The Institutional and Community Capacity for Aboriginal Education: A Case Study

Frank Deer

Abstract


O’owe zagakibii’igewin da-ozhibii’igaade bezhig noomaya’ii gii-maajichigaade Anishinaabewi dago mooniyaawi-gikina’amaagewin omaa Kaanada akiing. Ogikina’amaageg gaa-wiiji’iwewaad omaa izhichigewining gii-anishinaabewiwag, gii-waabishkiiwewag gaye. Gichi-anishinaabeg gaye ningoding gii-aabadiziwag. Aaniin ji-izhi-minosegiban, awe gaa-niigaanishkang ogii-gaganoonaa’ bebakaan awiya’ gaa-gikina’amaageng zhigwa gii-ayizhaa bekish wii-zagakibii’iged. Iwe zagakibii’igewin izhisin, eniwek gii-gwaawaanjichigewag gegoo dazhiikigaadeg, wiiji’iweg ayaawaad dago awiyag gechiwaag imaa eyaawaad. Endasing ono gwaawaanjichigewinan, gegoo zenagakin zhigwa gegoon ge-wiiji’iwesegin, gikenjigaade zhigwa aaniin ezhi-gichi-inendaagwak Anishinaabewi-gikina’amaagewin aaniin gaye ezhi-zanagak oodenaang ji-dazhi-gikina’amaageng

This study explored the institutional and community capacity for Aboriginal education in one urban school district in Canada that recently established a formal Aboriginal education programme. Participants in this study were Aboriginal and non-Aboriginal education professionals, as well as Aboriginal Elders directly and indirectly affiliated with the study school district. Using a qualitative approach, I conducted interviews with participants and observed in-school activities in an effort to acquire data. I found that the physical, political, human resource, and community capacities were, in varying degrees, sufficiently developed to provide Aboriginal education programming. Within each of these capacities, challenges and perceived opportunities have led to an acknowledgement of the importance of Aboriginal education as well as an appreciation of the difficulties of offering such programming in an urban educational environment.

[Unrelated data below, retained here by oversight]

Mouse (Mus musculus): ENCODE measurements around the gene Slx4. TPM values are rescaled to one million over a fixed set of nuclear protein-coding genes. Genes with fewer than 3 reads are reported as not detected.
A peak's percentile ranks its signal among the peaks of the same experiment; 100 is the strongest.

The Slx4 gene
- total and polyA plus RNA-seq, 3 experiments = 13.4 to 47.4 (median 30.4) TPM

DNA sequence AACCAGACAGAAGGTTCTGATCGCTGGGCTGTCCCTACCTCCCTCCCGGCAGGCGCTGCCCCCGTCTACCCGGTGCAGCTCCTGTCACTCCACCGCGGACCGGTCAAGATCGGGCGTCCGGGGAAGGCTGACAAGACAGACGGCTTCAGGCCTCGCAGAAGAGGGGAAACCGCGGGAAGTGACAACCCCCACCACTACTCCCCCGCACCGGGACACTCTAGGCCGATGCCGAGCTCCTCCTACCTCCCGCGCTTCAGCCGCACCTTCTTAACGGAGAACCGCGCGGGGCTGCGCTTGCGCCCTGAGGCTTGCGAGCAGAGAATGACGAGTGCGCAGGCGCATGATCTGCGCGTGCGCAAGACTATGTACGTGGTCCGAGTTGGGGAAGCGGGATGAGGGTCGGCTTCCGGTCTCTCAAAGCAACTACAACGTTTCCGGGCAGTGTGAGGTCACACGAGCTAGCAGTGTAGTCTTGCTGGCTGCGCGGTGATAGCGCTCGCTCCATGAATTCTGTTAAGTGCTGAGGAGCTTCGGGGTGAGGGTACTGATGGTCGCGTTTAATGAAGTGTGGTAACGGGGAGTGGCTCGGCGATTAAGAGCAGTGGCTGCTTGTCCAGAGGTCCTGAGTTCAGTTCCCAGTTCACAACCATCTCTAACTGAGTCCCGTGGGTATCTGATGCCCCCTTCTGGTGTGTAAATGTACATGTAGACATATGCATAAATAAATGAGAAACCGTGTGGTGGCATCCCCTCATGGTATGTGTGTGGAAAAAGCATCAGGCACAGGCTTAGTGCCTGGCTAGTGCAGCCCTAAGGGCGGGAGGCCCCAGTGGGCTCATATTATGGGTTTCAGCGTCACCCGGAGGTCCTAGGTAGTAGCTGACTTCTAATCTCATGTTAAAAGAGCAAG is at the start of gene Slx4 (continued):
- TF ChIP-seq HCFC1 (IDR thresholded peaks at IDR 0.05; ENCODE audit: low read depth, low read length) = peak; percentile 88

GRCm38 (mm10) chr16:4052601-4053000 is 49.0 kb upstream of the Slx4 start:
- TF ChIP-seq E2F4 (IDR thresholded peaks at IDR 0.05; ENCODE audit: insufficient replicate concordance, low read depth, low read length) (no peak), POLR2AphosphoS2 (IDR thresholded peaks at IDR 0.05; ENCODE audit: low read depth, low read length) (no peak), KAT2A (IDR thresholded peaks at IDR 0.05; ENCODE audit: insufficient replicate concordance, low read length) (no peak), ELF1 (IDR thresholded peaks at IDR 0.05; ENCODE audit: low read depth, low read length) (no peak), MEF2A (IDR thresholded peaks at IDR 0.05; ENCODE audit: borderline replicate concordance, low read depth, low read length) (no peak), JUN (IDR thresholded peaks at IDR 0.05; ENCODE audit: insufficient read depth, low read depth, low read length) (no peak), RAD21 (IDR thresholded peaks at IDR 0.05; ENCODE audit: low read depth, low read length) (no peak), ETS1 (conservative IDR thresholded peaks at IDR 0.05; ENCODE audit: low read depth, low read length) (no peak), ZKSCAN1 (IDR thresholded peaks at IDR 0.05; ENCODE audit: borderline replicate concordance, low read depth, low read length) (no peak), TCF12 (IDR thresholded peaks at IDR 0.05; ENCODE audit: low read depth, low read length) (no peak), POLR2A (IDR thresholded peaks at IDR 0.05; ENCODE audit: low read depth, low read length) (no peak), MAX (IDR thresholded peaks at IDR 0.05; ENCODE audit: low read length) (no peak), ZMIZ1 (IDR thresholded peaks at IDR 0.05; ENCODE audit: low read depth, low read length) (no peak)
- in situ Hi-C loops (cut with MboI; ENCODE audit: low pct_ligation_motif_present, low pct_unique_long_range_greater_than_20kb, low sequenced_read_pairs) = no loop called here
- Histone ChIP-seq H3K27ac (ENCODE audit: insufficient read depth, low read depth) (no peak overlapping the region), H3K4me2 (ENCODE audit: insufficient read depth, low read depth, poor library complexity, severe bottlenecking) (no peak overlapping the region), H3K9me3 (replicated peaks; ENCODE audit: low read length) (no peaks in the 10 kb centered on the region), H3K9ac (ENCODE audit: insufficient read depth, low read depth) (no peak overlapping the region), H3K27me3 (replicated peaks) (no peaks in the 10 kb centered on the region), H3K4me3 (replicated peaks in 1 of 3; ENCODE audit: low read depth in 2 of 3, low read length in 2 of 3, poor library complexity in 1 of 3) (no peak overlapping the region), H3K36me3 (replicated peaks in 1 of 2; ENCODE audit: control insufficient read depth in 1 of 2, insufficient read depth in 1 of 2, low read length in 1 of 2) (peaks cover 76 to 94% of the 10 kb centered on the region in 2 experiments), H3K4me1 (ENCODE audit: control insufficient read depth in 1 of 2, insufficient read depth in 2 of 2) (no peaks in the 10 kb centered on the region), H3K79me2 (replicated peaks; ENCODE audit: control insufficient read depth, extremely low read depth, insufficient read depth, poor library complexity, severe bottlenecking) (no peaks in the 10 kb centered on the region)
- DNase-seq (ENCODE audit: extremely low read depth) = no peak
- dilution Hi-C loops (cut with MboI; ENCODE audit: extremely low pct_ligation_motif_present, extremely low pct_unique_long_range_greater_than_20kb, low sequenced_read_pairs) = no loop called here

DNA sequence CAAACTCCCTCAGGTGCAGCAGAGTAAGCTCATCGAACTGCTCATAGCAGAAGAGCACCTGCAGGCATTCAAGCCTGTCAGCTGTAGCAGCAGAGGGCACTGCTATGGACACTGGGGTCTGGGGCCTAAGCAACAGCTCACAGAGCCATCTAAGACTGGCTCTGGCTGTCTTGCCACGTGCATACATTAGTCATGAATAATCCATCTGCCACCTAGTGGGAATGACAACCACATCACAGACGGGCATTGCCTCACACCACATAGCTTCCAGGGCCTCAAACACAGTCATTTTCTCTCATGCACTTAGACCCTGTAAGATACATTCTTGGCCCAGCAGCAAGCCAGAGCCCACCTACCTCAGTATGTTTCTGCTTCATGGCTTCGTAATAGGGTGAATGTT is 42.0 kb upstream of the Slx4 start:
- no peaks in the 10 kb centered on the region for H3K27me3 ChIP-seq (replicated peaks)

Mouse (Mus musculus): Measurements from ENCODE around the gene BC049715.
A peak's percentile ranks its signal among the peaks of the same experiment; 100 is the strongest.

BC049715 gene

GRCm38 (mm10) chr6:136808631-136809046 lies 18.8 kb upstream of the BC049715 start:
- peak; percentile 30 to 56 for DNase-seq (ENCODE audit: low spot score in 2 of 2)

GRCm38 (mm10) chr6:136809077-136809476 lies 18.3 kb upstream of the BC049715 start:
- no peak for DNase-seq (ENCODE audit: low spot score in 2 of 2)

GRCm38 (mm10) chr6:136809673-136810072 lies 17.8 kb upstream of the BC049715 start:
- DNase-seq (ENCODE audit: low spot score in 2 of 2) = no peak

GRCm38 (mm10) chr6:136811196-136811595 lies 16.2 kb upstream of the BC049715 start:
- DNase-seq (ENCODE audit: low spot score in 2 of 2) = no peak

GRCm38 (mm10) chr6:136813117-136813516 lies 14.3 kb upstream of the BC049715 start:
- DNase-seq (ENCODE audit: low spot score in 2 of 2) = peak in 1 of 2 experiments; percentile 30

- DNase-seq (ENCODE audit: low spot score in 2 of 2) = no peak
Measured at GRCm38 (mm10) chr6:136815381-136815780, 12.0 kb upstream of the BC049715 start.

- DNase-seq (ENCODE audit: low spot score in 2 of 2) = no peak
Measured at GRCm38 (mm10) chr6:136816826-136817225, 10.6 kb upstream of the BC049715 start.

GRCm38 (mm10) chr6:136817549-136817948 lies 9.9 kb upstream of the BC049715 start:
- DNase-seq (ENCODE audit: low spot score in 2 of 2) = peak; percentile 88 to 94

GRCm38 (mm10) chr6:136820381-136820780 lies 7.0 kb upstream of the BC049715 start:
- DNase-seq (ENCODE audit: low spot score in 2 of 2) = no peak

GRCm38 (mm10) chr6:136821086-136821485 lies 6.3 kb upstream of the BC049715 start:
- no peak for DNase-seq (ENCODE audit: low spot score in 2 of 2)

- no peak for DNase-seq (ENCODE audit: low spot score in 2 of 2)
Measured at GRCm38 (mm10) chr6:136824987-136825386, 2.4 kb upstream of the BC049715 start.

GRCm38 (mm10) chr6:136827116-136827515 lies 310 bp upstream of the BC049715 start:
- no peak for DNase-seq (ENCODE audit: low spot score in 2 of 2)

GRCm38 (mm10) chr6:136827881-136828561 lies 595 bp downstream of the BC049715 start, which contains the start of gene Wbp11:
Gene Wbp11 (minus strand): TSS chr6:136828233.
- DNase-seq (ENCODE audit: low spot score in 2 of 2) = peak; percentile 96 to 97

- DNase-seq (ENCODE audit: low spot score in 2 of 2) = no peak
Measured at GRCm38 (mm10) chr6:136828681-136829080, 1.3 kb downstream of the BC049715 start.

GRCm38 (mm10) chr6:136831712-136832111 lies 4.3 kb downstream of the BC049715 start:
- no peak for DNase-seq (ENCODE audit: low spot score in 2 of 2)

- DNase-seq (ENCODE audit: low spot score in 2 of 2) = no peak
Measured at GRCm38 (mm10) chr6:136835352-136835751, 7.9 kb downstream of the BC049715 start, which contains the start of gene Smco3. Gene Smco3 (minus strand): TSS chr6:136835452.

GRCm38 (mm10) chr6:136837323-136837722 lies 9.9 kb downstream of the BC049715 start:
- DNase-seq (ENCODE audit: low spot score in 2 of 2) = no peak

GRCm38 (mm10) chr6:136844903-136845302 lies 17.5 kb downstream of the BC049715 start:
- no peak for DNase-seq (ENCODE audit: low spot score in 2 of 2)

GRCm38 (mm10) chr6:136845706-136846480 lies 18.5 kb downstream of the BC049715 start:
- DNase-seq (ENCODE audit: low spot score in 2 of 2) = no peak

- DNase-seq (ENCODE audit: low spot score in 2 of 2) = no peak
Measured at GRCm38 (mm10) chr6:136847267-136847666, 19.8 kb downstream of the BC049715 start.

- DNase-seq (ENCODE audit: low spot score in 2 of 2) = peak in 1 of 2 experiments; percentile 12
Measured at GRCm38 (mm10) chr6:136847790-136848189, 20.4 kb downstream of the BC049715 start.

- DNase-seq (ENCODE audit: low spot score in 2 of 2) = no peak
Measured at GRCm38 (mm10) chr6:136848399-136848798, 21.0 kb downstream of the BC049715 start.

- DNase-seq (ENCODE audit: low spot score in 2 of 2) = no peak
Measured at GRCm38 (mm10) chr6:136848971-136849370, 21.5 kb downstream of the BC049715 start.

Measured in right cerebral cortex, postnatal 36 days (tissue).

Keywords


Indigenous Education

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